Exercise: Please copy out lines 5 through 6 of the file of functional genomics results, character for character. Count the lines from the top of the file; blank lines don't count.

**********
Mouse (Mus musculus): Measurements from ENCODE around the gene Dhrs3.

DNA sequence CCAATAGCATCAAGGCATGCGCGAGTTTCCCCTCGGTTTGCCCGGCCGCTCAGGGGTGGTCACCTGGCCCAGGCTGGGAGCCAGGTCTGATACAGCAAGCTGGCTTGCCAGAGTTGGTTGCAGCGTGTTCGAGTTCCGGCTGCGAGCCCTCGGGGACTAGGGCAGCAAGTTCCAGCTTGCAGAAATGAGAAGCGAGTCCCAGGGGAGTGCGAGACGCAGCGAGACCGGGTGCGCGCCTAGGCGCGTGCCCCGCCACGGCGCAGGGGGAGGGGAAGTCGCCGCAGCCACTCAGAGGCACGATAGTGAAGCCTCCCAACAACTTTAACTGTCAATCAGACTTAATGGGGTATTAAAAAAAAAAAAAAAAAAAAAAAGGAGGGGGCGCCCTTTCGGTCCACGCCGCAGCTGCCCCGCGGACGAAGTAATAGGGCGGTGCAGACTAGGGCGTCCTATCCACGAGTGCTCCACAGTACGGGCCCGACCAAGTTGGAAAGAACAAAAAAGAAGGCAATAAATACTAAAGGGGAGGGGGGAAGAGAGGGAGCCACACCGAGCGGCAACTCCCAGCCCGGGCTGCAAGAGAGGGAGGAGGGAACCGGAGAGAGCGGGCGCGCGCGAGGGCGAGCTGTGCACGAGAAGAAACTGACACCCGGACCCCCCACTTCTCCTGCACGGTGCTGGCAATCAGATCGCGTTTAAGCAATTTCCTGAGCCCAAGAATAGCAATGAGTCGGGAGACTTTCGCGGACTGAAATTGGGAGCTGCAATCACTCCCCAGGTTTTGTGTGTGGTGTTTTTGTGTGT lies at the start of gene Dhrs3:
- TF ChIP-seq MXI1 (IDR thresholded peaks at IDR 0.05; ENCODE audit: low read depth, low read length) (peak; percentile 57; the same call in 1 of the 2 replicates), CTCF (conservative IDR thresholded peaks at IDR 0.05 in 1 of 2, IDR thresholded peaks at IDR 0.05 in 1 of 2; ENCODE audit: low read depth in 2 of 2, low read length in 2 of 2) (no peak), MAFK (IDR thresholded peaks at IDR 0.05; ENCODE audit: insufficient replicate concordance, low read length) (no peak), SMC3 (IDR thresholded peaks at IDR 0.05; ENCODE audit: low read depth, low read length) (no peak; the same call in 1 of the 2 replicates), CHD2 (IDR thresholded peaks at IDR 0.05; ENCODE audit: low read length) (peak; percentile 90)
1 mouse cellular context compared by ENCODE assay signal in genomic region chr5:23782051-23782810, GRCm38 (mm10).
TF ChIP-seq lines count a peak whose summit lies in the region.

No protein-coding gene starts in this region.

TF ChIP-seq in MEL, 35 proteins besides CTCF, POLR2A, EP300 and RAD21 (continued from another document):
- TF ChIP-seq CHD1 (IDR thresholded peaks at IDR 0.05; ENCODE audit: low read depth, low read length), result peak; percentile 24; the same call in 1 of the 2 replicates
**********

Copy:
TF ChIP-seq lines count a peak whose summit lies in the region.

No protein-coding gene starts in this region.